Food festival review: Flavours of Sri Lanka come to Kathmandu

Most five-star hotels in Kathmandu love to experiment with food by hosting numerous food festivals. Over the past year, hotels have hosted Chinese food festival, Hyderabadi food festival, Thai food festival and so on and to continue the trend, Hotel Yak & Yeti in association with the Sri Lankan embassy is host food festival at the Sunrise Restaurant until June 2.

As I had no idea about Sri Lankan food, I couldn’t help but go try some. But that said, I was a bit sceptical if the food would actually be Sri Lankan. And my doubts disappeared when I met chef Publis who comes all the way from Sri Lanka especially for this food festival.

Chef Publis Silva, 82, has a PhD and has been involved in the food industry for the last 65 years. He also has two Guinness book records – one for the smallest cookbook and the other for cooking kheer (rice pudding) with 1020 kg rice.

Chef Publis holding the world smallest cookbook

Chef Publis and executive chef Sagar tell me about Sri Lankan food and how it is different from South Indian cuisine. Sri Lankan food is a combination of flavours which is different to Nepal and India. As Sri Lanka are surrounded by sea, most of the items in the buffet could be categorised as seafood cooked using coconut, tamarind, mustard and curry leaves. Sri Lankan food has its unique blend of spices and is ideal for everyone as it is not too spicy.

Chef Sagar tells me that the food is similar to that eaten in Kerala and Tamil Nadu but the spices used in Sri Lankan food is different from that used in Indian food. Indian food is spicy, but Sri Lankan cuisines are milder.

Sri Lankans don’t use artificial colours or flavours while preparing food and they also don’t use animal fat or milk.

Hotel Yak & Yeti regularly hosts these festivals in order to promote world cuisine and give their patrons a different taste every few months. As the restaurant changes its menu every day, chef Sagar and chef Publis head out to the market every morning and get ingredients available in Nepal to prepare Sri Lankan food.

In total, there are 12 hot dishes out of which 3-4 are rich dishes. Apart from that they also have five different salads, a soup and 12 different varieties of dessert.

After an informative conversation with the chefs, I indulge in the meal.

Chef Publis holding his cookbook

To start with, I went for the coriander soup. It was my first time tasting it. I must say it was quite a pleasant surprise as the soup tasted really good and was full of flavours.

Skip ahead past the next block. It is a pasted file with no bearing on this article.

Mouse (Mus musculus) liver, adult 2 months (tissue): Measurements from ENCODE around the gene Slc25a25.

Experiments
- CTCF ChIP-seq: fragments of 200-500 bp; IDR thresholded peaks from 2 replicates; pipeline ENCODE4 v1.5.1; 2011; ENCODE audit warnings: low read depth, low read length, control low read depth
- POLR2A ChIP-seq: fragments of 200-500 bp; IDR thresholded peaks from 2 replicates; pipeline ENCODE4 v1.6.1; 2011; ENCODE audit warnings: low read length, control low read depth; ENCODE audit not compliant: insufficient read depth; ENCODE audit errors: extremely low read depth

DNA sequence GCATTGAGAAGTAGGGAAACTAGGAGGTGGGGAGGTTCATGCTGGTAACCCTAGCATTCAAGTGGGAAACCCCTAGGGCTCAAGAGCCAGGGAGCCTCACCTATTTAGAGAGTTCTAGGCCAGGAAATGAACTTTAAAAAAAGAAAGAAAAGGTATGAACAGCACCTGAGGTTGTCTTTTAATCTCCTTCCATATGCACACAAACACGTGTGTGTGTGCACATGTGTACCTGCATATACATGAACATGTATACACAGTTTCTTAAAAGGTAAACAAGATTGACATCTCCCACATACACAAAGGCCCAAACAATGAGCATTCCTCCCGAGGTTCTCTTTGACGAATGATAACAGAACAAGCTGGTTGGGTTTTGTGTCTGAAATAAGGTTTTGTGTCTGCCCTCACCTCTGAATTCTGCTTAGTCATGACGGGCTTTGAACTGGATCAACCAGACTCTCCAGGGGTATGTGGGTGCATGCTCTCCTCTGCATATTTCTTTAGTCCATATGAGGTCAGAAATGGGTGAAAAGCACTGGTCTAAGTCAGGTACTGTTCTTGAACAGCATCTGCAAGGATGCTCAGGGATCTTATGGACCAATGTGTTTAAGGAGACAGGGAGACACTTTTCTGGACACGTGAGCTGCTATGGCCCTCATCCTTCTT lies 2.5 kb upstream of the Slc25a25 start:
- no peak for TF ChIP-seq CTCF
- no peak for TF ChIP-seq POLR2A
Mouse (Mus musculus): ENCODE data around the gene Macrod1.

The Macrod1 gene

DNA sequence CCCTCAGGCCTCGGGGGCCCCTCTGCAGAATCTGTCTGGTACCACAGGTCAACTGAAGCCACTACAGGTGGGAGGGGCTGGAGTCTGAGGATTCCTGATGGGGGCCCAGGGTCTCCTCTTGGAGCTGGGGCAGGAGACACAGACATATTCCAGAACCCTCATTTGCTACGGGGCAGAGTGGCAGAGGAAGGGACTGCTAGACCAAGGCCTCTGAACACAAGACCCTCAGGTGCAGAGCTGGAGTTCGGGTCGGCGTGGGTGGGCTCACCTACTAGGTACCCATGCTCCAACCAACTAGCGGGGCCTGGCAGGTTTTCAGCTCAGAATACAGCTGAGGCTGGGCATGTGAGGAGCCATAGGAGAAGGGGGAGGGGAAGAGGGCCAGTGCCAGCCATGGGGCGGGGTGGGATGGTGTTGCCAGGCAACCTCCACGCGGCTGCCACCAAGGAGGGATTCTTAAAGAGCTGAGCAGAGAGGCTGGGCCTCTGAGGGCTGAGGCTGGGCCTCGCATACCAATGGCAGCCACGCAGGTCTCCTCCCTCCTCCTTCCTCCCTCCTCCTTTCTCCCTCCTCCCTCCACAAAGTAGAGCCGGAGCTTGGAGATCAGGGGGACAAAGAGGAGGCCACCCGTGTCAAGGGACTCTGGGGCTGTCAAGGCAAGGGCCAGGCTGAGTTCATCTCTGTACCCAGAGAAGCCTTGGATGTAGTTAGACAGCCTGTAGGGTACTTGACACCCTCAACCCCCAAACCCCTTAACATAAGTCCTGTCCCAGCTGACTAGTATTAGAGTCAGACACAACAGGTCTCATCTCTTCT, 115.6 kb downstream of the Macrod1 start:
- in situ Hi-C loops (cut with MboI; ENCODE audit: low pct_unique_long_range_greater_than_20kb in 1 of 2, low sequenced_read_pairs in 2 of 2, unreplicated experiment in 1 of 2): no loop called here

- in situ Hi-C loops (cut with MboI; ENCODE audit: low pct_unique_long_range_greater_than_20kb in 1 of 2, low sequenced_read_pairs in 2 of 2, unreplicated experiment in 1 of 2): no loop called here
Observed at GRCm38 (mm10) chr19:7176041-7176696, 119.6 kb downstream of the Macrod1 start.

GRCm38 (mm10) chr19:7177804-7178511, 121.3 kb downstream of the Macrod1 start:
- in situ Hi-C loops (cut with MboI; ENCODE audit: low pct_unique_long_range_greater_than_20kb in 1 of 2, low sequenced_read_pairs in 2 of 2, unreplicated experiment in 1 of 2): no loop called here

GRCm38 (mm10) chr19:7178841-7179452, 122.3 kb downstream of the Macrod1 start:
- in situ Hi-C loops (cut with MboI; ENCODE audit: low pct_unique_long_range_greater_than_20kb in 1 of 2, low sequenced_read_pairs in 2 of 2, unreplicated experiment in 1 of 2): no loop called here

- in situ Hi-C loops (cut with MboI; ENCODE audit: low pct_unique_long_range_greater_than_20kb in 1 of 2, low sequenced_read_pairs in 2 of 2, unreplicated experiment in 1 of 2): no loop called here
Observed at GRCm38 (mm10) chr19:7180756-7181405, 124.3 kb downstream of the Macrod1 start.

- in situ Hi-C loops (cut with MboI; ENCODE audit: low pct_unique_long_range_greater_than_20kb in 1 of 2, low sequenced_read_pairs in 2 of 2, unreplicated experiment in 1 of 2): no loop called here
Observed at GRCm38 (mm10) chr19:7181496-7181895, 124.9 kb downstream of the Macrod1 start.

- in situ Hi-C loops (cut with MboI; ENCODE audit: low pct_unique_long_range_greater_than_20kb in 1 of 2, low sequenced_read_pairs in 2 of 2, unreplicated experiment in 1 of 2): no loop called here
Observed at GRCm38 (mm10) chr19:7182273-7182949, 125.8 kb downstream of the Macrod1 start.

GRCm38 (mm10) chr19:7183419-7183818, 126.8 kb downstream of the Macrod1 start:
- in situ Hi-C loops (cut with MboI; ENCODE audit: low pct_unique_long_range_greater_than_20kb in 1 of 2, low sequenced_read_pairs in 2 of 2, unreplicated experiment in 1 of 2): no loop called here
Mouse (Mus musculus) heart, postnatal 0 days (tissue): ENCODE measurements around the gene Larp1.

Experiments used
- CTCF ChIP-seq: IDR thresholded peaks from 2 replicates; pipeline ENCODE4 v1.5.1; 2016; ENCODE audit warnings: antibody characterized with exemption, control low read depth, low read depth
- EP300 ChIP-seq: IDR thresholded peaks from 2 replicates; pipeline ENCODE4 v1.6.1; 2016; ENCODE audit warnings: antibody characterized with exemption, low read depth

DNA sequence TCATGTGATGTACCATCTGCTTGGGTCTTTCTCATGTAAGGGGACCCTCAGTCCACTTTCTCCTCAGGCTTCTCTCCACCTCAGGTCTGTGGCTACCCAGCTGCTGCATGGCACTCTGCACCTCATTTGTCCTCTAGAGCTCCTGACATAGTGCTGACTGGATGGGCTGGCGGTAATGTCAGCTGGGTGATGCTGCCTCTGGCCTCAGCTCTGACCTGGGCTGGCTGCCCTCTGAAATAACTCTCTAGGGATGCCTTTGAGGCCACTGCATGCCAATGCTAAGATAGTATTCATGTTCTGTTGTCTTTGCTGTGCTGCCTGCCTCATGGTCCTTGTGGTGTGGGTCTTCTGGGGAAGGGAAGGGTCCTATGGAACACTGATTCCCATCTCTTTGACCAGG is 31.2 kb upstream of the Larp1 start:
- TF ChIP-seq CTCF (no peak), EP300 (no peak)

I am not a huge fan of salads so I directly went for the main course which had 12 different items.

I tired some red rice along with the baked crab as recommended by chef Publis. The rice was a bit odd for my liking but the baked crab was lovely. It had a strong taste and was creamy and had its own distinct flavour. That they bring live crabs all the way from Chennai makes the dish even better.

With it I also tried the prawn devilled–the only spicy dish on the menu. The dish was a glamorous and flavoursome addition to a spread as it added a special touch with its lively taste and appearance.

Another interesting item I tried was the kotu roti. These are rotis (flatbread) chopped and cooked the way Nepalis cook fried rice. It tasted quite nice and was a tasty mixture of salty pieces of fried dough, lightly spiced which was extremely fulfilling.

Along with that, I also tried the hoppers. They looked like dosa but were different in taste and texture. The batter, I was told, is made from a slightly fermented concoction of rice flour, coconut milk, coconut water and a hint of sugar. The hoppers perfectly complimented the curries on the buffet.


After a fulfilling and hearty main course, it was time to indulge in the dessert. For a sweet tooth, I couldn’t stop but help myself to all the available sweets. The tiramisu was quite nice and tasty but what I liked the most was the coconut pancake and the wood apple pudding which were both unique and appetising.

All in all, the whole meal was extremely satisfying. It wasn’t just me who was enjoying the meal, the Sunrise Restaurant was full of people–both local and foreigners–who were looking happy with the spread. The best part is that the chefs are on the floor and visit each table to ask the patrons what they think about the food.

The food festival is runs till June 2.

Photos by: Bikash Shrestha

Venue: Sunrise Restaurant

Time: 6.30 – 10.30 PM

Rate: 2500+ taxes

Phone: 01-4248999

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